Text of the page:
Look around, and you’ll also see a full-sized British flag and iconic red telephone booth. A wall next to the latter is adorned with vintage black-and-white photos showing Cornish miners eating pasties. And one of the striking signs over the take-out deli case instructs takeout customers to “Queue,” which in England means to stand in line to be served. In summer, Cousin Jenny’s offers an attractively appointed outdoor café seating area, which is blessed with a sheltered, south-facing exposure. “This is a stunning location,” said De Boer. “We’re a block off Front Street, but it hasn’t hurt us.”
DARING TO BE DIFFERENT
A lot of pastie shops fully bake their pasties, De Boer said, “but one of the keys to our success — other than the quality of the food and service and the uniqueness of our product — is that after we make our pasties, we only partially bake them. We never take them to the fully-baked stage until right before serving time. That preserves the quality and guarantees that you get a hot, fresh pastie every time.” Customers can also buy partially baked pasties to go and either take them home and bake them right away, or freeze them for later.
Cousin Jenny’s makes several kinds of pasties because, De Boer explained, “This is a different market from the UP. It was a whole open field here to do whatever I wanted to do, and to make things a little more interesting. Cornish women didn’t like to waste food, so they used to use whatever they had on hand — often leftovers — to fill their pasties. Pastie actually means ‘past day meal’. I just kind of took that concept and expanded on it.”
De Boer’s first “expansion” was the veggie pastie (with seven different vegetables, cream, and cheddar cheese); followed by the chicken pastie (with peas, carrots, potatoes, corn, cream of chicken soup, and cheddar cheese). Those two, along with the original steak version, are served daily at Cousin Jenny’s. Two additional varieties bring the selection up to five on a rotating basis during the week, and might include the French potato pastie (with ham, green onion, Monterey Jack, cheddar cheese, and sour cream], the German pastie (with Swiss cheese, ham, and sauerkraut in a rye crust), the Italian pastie (with pizza sauce, pepperoni, Italian sausage, green pepper, and mozzarella cheese — a hit with kids), or the steak’n’cheddar pastie (like the traditional steak pastie, but with the addition of cheddar cheese]. Pasties are offered in two sizes: 10 ounces or 16 ounces.
Pasties are the No. 1 seller at Cousin Jenny’s, but the restaurant’s beautifully composed salads are a close second. The menu features 17(!) of them, as well as several sandwiches and wraps, and two to three varying kinds of soup.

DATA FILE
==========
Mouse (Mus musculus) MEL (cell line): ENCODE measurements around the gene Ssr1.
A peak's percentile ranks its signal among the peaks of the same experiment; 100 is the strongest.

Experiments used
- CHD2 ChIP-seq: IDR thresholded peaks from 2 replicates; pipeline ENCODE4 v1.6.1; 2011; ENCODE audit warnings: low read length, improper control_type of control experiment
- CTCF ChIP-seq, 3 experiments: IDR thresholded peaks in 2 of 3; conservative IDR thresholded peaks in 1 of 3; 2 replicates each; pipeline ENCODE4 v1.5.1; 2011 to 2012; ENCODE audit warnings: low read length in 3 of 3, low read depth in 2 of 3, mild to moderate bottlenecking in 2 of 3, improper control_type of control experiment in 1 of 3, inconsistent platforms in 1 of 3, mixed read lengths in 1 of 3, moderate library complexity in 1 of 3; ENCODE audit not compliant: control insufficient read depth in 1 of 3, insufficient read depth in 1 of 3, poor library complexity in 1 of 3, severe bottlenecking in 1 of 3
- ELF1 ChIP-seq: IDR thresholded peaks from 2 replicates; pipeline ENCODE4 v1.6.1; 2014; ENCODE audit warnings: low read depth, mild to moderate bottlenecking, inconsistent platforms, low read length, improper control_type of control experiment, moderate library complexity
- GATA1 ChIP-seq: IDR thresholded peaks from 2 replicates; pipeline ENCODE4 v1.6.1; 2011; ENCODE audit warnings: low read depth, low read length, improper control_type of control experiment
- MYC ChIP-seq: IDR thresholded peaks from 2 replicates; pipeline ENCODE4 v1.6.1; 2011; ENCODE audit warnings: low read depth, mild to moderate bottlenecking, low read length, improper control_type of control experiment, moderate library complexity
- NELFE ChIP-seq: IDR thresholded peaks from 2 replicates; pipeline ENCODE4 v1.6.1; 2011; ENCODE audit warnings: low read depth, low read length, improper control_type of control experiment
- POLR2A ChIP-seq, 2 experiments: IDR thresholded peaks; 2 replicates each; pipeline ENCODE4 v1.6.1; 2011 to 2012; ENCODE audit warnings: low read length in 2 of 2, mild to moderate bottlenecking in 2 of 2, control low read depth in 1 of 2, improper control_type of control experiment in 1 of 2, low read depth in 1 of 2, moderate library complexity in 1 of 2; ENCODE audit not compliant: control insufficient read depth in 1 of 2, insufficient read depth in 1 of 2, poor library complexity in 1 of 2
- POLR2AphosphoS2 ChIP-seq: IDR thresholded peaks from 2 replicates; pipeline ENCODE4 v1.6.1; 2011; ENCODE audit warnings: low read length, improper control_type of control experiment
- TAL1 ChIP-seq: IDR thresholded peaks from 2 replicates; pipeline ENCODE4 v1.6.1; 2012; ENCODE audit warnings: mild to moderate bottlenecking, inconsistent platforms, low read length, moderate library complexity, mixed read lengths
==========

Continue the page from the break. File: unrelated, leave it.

“Downtown Traverse City is such a totally different atmosphere from when we started here,” said De Boer. “We had some tough times over the years — with big snowstorms, two recessions, and the building of the Grand Traverse Mall, among other things. And then we watched it all get revived, due to the efforts of local business owners and people outside this area who saw the benefits and the beauty and the potential of this town. In the end, it made us more alive and stronger, because we had to be.”
On May 26, Cousin Jenny’s will mark its 40th anniversary (watch the website for upcoming news on this summer’s charitable celebration plans). Over the years, the restaurant has been featured in national publications like Gourmetmagazine, the Chicago Tribune,Women’s Day, and Midwest Living,as well as in local media. And in addition to the steady growth of the flagship brick-and-mortar Cousin Jenny’s, De Boer reported that her online sales have steadily increased over the years as well. She regularly ships pasties all over the country to fans who can’t live without them. “I get some really beautiful notes via the website all the time,” she said. “People who used to live in Traverse City and have moved away see that we ship, and they write to me and say, ‘I’m so glad I found you online! I used to love coming to Cousin Jenny’s, and I miss the pasties!’”
As much as De Boer loves what she created, she hinted that she and her husband will be ready to retire in the next few years, and when that time comes, they will be looking for the right person to buy Cousin Jenny’s and carry on their iconic business.
“Over the years, we’ve made a lot of friends, served a lot of people, met a lot of great customers, and hopefully made in impact in this community,” she said. “We are grateful and honored to have been able to be in Traverse City for so long and to make a living and help other people make a living through us.”
Cousin Jenny’s is located at 129 South Union St., in Traverse City. Open 7am to 6pm Monday through Friday, and 11am to 4pm Saturdays. (231) 941-7821. Catering, delivery and shipping are also available. For detailed information visit www.cousinjenniespasties.com .
“Traditionally, pasties are served with ketchup,” said De Boer. “But with all of the different kinds of pasties we have on our menu, we have added other condiments that we feel complement them. And we came up with a proprietary condiment that we call Dynamite Sauce, so named because dynamite was used in the UP to blow open the mines, and our sauce has a bit of a kick. We not only serve it in the restaurant but sell it, too, and people buy a lot of it.”